Monday, January 28, 2013

Hang ‘Em High

A recent column in the Houston Chronicle by the estimable Leon Hale bore a headline proclaiming: “Year Can Begin Now that Calendar Has Been Hanged.”  I quickly scanned the column to learn what heinous crime could have been committed by a calendar to warrant its capital punishment by this barbaric means.  As it turned out, the calendar was guiltless and was not hanged at all—it was hung.
Since I am certain that Leon Hale knows his way around a grammar book as well as, if not better than, anyone else, I can only chalk this solecism up to some callow doofus on the copy desk (you have to wonder if they still have copy desks) who doesn’t know there is a difference between the two past and past participle forms of the verb to hang. I’ll let language expert Bryan Garner explain, since he speaks with such authority in his Dictionary of Modern American Usage:
“Coats and pictures are hung, and sometimes so are juries.  But criminals found guilty of capital offenses are hanged, at least in some jurisdictions.  But just because it’s a person doesn’t mean that hanged—which implies execution and near-certain death as a result of the suspension—is always the right word.  If a person is suspended for amusement or through malice, and death isn’t intended or likely, then hung is the proper word.”
Garner points out that Italian dictator Benito Mussolini was hung upside down after he was executed, but he was not hanged.
The Bard of Buffalo Bayou is merely trying to hang in there.  Yes he’s trying—very trying.  These words are a case in point:
            If I am ever hanged, by heck,
            I'll turn into a nervous wreck.
            I’ll survive, I suppose,
            If I'm hung by my toes,
            But not if I'm hanged by my neck.

Monday, January 21, 2013

Just Come Live With Me, Dammit, and Be My Love!

The New York Times lamented in a recent article that there is not a completely satisfactory word to refer to either of two people who live together and are not married.  Wife, husband, and spouse are obviously out of the question, since they have specific meanings related to a state- or church-sanctioned unions.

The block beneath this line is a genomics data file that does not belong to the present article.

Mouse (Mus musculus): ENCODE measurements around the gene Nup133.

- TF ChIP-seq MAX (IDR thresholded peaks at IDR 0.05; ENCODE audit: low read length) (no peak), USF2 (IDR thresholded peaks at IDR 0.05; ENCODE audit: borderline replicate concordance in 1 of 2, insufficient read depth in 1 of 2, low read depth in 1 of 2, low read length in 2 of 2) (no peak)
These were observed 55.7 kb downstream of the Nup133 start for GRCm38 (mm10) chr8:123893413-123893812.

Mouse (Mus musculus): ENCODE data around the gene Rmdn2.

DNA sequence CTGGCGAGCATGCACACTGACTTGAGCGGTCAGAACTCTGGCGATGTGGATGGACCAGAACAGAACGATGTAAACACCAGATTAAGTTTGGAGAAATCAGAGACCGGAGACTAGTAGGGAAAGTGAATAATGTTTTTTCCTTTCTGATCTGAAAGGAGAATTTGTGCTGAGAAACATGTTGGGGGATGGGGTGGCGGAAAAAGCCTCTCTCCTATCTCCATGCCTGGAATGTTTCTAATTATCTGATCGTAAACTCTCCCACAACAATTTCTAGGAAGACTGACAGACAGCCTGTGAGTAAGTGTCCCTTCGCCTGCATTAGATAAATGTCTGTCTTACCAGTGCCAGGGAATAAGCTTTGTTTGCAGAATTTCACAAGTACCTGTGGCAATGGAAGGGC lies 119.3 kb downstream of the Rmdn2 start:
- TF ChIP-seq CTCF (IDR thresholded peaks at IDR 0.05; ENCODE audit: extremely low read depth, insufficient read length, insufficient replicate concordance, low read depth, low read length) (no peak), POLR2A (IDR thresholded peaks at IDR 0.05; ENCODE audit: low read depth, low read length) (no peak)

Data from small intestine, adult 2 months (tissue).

The Times article suggested that partner was “awful—anodyne, empty, cold”; lover too sexualized; boyfriend or girlfriend too youthful sounding; significant other too “1980s,” whatever that may mean; and special friend simply “ridiculous.”  As for POSSLQ the abbreviation coined in 1980 by the U. S. Census Bureau for “person of the opposite sex sharing living quarters,” it’s a bit unwieldy.  The Times quotes Charles Osgood’s whimsical quatrain: 
         You live with me, and I with you,
         And you will be my POSSLQ.
         I’ll be your friend and so much more;
         That’s what a POSSLQ is for. 

And, of course, POSSLQ is not useful for same-sex couples.

Now that seven million Americans live with a paramour who is not a spouse, it’s time to come up with a term we can all get behind. 

Not mentioned in the Times article is the word I have always favored to describe one in such a relationship: convivant, which seems to derive from the Latin con (“with”) and vivere (“live”).  The suffix –ant is Greek, by way of Old English, and means “one that performs (a specified action)” or “one connected with.”  If you wanted to distinguish between male and female, you might borrow from French and substitute the feminine ending –ante.

An Urban Dictionary entry says convivant was coined by British author Simon Winchester (who wrote a best-seller about the Oxford English Dictionary) on an NPR program in 2002.  But I came across the word (on an actor’s room request form for a national tour) in 1988, so it’s been around a good while.

The Bard of Buffalo Bayou has also been around a good while—correction, make that a “long” while.  There isn’t much about him that we would call “good.”  See for yourself:

         If you will be my POSSLQ,
         I promise I won’t jostle you;
         I shall be your apostle true,
         And not like some old fossil who 
         Imparts a dour and docile view.
         I’ll ply you with some wassail, too!

Monday, January 14, 2013

Winners and Paloozas

An op-ed article by the pundit David Brooks of The New York Times appeared under the headline “Social Science Palooza III.”

Not everyone, myself included, immediately grasped the meaning of the headline (the meaning of the article itself is another question, not to be dealt with here).  What, you might wonder, is a palooza? 

You probably know the word lollapalooza, which is is a "remarkable or wonderful person or thing." It dates at least to 1896 in American English, and is of uncertain origin, although the Online Etymology Dictionary attributes it to "fanciful formation," whatever that may mean.

Old reliable Wikipedia provides this helpful information: The word—sometimes alternatively spelled and pronounced as lollapalootza, lalapaloosa, or lallapaloosa (the last by P. G. Wodehouse)—dates from a late 19th- or early 20th-century American idiomatic phrase meaning "an extraordinary or unusual thing, person, or event; an exceptional example or instance." In time the term also came to refer to a large lollipop.

Now for palooza: lollapalooza has given rise to this slang suffix that is used in the same way as other suffixes like “a-thon,” "a-go-go," "o-rama", etc. The suffix "a-palooza" is often used to imply that an entire extensive event is devoted to one subject, such as “Hip-hop-a-palooza,” “Crawfish-a-palooza,” “Quantum physics-a-palooza,” and so on.